We left Raleigh last Monday evening about 5 o’clock P. M. and came on as far as Weldon on Tuesday morning A. M. and staid there until Wednesday morning about 3 o’clock and arrived at Petersburg about 10 o’clock A.M. and remained there a few moments and then marched out to our camp about 3 miles east of Petersburg. We have very bad water here. It is said that the yankees are about 12 miles from here now. I saw about 300 Yankees from Salisbury on their way home at Weldon. I talked with several of them. They seemed to be as fine a set of men as are anywhere. I here send a few shells to Mary & Julius which I picked up on the field where we are encamped. There are a great many shells about here of different sizes and forms. I ate my first camp supper this evening.
Aug. 14th. We arose up this morning and went out to drill for our first time. We have to drill 4 times a day—twice in the forenoon and twice in the afternoon. I want you to write to me as soon as you can whether you will hire a substitute or not, but if you hire one, try and get one over 50 or under 18. He must be a stout-looking man; I want to know very soon all about it. Samuel and Emry Davis got substitutes from Richmond.
So I must close my letter. Tell all my friends to write to me. Please write soon. Please excuse my bad hand writing and bad composition because I have to write by chance. I remain your dear son until death.
— C. A. Hege
Direct your letters to C. A. Hege, Petersburg, Va., in care of Capt. [John H.] Michael, 48th Regiment, N C. Troops
Sunday morning, August 17th 1862
I now have the opportunity of writing a few lines to you stating that I am well at present and hope that you enjoy the same good blessing. We left Raleigh last Monday evening about 5 o’clock and got as far as Weldon about two o’clock on Tuesday morning and staid there until Wednesday morning about 3 o’clock when we started again and arrived at Petersburg about 10 o’clock the same morning. We then marched to our camp which is 3 miles east of Petersburg. We were then divided off in different companies. I fell in Capt. Michael’s company [H]. I there saw many of my acquaintances. But I do not like the camp life. I would a great deal rather be at home a working than to be here. We fare tolerably well but our water is bad. We have to drill 4 times a day and some of the company stand guard of a night.
There is a massive breastwork a being thrown up about 3 hundred yards from our camp. It is said to extend 50 miles in length. Nearly all of Wake’s Brigade were called out last night to go out on Picket guard about 6 miles east of this camp.
I have been thinking about old Friedberg a great many times this morning, I have been wishing that I was there again as I usually was on Sunday morning. I will now tell you how Sunday is spent in camp. In the morning we are waked by the sound of the drum, then the roll is called, and about eight o’clock we get our breakfast. I now hear some singing, some reading, some playing marbles, some walking to and for as if in a deep study, while there are some cursing and swearing, some working, and they have the closest inspection of arms on Sunday morning. I have better hopes of the people in camp then I expected. I find a great many devoted Christians in camp whose voices can be heard at night in prayer and songs of praise. There is prayer meetings held in the camp at night and also preaching on Sunday.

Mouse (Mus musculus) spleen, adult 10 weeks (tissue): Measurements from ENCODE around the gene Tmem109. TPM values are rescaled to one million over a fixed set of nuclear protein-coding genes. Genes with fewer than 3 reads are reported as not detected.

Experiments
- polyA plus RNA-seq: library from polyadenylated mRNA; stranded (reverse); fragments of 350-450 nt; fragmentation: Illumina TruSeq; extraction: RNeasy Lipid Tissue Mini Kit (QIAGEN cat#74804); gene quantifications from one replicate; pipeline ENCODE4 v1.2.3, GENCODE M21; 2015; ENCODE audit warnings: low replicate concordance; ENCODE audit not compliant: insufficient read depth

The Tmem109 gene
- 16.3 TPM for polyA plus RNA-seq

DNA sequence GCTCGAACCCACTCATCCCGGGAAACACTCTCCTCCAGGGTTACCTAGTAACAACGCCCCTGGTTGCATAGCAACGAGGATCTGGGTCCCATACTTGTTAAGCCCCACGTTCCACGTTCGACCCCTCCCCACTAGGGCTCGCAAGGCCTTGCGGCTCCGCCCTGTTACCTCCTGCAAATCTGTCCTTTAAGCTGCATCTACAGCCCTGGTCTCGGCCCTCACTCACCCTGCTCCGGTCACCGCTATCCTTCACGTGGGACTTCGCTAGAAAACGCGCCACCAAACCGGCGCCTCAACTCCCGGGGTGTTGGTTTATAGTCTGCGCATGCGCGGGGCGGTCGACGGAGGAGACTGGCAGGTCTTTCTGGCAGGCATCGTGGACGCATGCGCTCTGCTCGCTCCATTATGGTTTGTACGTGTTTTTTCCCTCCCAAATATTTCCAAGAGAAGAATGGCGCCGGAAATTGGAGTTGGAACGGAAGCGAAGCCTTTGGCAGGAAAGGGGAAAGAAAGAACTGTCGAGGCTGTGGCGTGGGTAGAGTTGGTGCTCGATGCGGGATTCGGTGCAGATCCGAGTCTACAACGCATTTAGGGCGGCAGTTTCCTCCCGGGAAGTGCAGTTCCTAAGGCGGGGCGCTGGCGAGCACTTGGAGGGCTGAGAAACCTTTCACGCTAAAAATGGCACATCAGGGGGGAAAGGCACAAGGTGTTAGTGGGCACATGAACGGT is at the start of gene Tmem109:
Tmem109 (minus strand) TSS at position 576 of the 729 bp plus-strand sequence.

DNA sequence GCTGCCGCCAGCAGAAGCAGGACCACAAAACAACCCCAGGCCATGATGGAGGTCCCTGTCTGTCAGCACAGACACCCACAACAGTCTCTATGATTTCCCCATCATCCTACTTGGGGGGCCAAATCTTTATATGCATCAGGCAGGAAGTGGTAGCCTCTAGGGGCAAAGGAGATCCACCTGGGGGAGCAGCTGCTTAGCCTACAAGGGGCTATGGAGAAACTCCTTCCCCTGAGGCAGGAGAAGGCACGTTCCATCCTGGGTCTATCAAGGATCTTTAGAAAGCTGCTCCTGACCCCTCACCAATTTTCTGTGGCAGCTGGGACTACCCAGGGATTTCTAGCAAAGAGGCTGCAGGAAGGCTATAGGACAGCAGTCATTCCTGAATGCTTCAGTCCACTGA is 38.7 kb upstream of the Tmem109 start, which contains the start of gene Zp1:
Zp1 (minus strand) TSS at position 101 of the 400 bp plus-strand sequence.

We now have a very bad chance for reading or anything of that like, but I have been a studying the bible some and a reading tracts and trying to pray, but I have not attended half to my duties as I should have done, but I am agoing to try by the grace of God to live more of a Christian life.
We have not tents enough yet for all of our men but we expect some more soon and when we get divided off in tents, we can have a better chance for devotional exercises but the way we now are, the tents are crowded full and then some have to stay out.
If you get to see my father, tell him that I am well at present. I was at preaching today in the camp. Rev. Mr. Johnson, the Presbyterian preacher of Lexington preached. His text is found in second Timothy, Chap 2.2, “Thou therefore endure hardness, as a good soldier of Jesus Christ.” He preached a very good sermon. He urged Christians to take heed and not to become backsliders but to be the more watchful and prayerful lest they be overcome by the wicked one. He also admonished sinners to repent and believe the gospel of Jesus Christ because they know not what moment death will overtake them.
So I must close. Please remember me in your prayers. I remain your friend and brother in Christ and if I never should meet you on earth, I hope and pray that I may meet you in heaven above where all is peace and where there is no more sorrow nor sinning.
Yours truly, — Constantine A. Hege
Direct your letters to Petersburg, Va., Company H, care of Capt. Michaels, 48th Regiment N. C. Troops.
Please excuse my bad handwriting and bad composition.
August 19th 1862
I am not very well at present but I hope you are all well. I want you to try to hire a substitute for me if you possibly can. I would rather be at home and work like a negro than to be here in camp. We now have to leave here in a few minutes and we do not know where we will go to. Now you can guess how one feels in such a case. Try and get on until the last of this week if you can. You have no idea how one feels. Get Joseph Delap or somebody that understands how to manage and bring him on to Petersburg and there you can find out where we are.